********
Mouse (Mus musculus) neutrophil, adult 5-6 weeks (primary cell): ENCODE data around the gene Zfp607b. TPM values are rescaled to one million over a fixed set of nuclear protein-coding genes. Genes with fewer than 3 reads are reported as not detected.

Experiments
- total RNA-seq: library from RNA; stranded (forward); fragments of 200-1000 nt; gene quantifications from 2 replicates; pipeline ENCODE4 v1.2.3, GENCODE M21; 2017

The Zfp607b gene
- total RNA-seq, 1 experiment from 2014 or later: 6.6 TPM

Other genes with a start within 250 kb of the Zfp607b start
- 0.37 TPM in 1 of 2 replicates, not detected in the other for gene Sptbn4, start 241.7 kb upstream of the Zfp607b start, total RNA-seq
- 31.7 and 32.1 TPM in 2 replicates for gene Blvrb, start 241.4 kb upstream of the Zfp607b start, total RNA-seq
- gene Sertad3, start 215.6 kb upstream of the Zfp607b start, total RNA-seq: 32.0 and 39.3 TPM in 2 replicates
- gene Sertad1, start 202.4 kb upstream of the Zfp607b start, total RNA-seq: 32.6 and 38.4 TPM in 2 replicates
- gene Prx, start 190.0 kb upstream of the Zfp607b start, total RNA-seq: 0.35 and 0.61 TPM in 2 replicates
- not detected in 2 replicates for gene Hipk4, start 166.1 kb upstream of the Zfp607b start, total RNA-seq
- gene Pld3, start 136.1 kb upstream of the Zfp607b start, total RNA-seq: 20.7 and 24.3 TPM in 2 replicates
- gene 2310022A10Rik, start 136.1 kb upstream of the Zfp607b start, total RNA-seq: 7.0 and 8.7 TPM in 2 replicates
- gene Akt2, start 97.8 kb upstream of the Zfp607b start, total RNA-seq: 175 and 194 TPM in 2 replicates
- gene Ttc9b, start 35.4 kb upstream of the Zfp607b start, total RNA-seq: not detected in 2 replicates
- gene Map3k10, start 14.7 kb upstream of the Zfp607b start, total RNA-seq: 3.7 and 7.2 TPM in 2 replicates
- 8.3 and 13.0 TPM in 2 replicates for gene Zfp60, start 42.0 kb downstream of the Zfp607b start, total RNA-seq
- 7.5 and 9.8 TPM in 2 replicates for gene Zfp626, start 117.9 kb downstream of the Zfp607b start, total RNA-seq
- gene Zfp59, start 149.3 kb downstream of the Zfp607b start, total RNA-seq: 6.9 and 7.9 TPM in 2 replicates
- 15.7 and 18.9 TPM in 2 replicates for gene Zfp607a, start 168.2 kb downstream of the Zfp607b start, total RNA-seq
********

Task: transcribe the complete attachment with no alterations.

Mouse (Mus musculus) neutrophil, adult 5-6 weeks (primary cell): ENCODE data around the gene Zfp607b. TPM values are rescaled to one million over a fixed set of nuclear protein-coding genes. Genes with fewer than 3 reads are reported as not detected.

Experiments
- total RNA-seq: library from RNA; stranded (forward); fragments of 200-1000 nt; gene quantifications from 2 replicates; pipeline ENCODE4 v1.2.3, GENCODE M21; 2017

The Zfp607b gene
- total RNA-seq, 1 experiment from 2014 or later: 6.6 TPM

Other genes with a start within 250 kb of the Zfp607b start
- 0.37 TPM in 1 of 2 replicates, not detected in the other for gene Sptbn4, start 241.7 kb upstream of the Zfp607b start, total RNA-seq
- 31.7 and 32.1 TPM in 2 replicates for gene Blvrb, start 241.4 kb upstream of the Zfp607b start, total RNA-seq
- gene Sertad3, start 215.6 kb upstream of the Zfp607b start, total RNA-seq: 32.0 and 39.3 TPM in 2 replicates
- gene Sertad1, start 202.4 kb upstream of the Zfp607b start, total RNA-seq: 32.6 and 38.4 TPM in 2 replicates
- gene Prx, start 190.0 kb upstream of the Zfp607b start, total RNA-seq: 0.35 and 0.61 TPM in 2 replicates
- not detected in 2 replicates for gene Hipk4, start 166.1 kb upstream of the Zfp607b start, total RNA-seq
- gene Pld3, start 136.1 kb upstream of the Zfp607b start, total RNA-seq: 20.7 and 24.3 TPM in 2 replicates
- gene 2310022A10Rik, start 136.1 kb upstream of the Zfp607b start, total RNA-seq: 7.0 and 8.7 TPM in 2 replicates
- gene Akt2, start 97.8 kb upstream of the Zfp607b start, total RNA-seq: 175 and 194 TPM in 2 replicates
- gene Ttc9b, start 35.4 kb upstream of the Zfp607b start, total RNA-seq: not detected in 2 replicates
- gene Map3k10, start 14.7 kb upstream of the Zfp607b start, total RNA-seq: 3.7 and 7.2 TPM in 2 replicates
- 8.3 and 13.0 TPM in 2 replicates for gene Zfp60, start 42.0 kb downstream of the Zfp607b start, total RNA-seq
- 7.5 and 9.8 TPM in 2 replicates for gene Zfp626, start 117.9 kb downstream of the Zfp607b start, total RNA-seq
- gene Zfp59, start 149.3 kb downstream of the Zfp607b start, total RNA-seq: 6.9 and 7.9 TPM in 2 replicates
- 15.7 and 18.9 TPM in 2 replicates for gene Zfp607a, start 168.2 kb downstream of the Zfp607b start, total RNA-seq